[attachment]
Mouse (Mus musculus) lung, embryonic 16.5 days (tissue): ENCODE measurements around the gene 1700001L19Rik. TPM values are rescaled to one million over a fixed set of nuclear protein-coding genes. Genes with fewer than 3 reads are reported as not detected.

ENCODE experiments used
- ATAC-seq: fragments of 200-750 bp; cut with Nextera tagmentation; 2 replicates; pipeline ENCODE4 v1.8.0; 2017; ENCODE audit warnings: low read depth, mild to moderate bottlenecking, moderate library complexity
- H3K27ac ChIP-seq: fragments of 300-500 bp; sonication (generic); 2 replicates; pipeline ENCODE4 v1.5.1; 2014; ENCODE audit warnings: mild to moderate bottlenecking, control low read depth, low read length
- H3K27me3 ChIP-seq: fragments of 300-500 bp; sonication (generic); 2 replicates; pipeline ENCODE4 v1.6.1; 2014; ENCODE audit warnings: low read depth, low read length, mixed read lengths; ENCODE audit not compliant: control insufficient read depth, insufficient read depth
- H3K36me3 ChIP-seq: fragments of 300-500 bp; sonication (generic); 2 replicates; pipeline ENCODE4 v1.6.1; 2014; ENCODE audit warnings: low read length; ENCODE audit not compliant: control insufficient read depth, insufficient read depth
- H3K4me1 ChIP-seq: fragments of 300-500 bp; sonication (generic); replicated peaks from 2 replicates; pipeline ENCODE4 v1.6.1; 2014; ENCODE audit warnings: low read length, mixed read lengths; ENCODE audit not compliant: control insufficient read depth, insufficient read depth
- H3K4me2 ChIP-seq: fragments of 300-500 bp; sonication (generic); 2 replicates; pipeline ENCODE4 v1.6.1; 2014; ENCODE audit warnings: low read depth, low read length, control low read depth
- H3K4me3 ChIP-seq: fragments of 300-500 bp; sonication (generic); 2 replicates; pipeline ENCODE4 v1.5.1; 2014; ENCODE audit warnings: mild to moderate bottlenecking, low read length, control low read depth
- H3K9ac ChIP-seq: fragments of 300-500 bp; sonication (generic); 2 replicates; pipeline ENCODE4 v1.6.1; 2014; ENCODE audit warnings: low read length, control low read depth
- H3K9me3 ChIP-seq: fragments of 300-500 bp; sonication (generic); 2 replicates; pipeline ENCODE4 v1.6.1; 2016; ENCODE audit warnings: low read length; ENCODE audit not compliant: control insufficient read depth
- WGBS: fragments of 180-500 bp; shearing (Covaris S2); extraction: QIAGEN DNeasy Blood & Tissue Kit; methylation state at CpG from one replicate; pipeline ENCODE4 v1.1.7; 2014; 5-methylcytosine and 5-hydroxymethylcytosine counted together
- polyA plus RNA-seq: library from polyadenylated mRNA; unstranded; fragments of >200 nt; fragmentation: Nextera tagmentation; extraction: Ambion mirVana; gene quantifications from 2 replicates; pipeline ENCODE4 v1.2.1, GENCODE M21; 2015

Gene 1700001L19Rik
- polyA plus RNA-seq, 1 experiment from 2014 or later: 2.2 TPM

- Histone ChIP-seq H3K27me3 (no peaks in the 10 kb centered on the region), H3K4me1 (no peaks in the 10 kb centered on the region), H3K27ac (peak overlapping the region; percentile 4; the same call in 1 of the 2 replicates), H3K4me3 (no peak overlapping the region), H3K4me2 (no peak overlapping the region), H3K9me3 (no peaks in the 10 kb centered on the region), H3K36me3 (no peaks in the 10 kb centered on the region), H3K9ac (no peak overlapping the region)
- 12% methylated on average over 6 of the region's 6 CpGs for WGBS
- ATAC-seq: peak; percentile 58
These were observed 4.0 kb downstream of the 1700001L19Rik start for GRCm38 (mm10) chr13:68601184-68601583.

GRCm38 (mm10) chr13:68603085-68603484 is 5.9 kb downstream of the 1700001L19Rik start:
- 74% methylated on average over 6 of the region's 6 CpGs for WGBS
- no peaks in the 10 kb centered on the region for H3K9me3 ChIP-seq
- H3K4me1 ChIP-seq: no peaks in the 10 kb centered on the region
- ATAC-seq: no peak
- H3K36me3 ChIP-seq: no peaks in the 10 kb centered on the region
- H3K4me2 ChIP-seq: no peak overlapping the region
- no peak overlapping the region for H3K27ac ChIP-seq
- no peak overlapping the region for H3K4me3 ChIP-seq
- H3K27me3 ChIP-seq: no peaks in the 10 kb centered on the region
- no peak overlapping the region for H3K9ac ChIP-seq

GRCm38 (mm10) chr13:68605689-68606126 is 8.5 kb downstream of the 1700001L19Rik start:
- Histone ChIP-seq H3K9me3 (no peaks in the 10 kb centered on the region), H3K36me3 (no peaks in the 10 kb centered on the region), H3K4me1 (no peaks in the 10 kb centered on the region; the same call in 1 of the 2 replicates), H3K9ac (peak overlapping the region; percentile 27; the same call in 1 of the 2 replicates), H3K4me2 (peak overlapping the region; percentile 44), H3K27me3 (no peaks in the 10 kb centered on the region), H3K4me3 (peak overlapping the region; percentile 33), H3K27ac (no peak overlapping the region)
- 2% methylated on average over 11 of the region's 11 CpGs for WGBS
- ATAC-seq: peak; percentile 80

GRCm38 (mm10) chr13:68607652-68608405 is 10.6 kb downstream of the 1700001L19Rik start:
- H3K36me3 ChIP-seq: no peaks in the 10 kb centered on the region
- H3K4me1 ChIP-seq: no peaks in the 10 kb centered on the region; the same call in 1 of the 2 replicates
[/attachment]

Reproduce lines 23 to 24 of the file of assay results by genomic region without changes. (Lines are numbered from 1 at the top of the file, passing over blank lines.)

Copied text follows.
- H3K4me1 ChIP-seq: no peaks in the 10 kb centered on the region
- ATAC-seq: no peak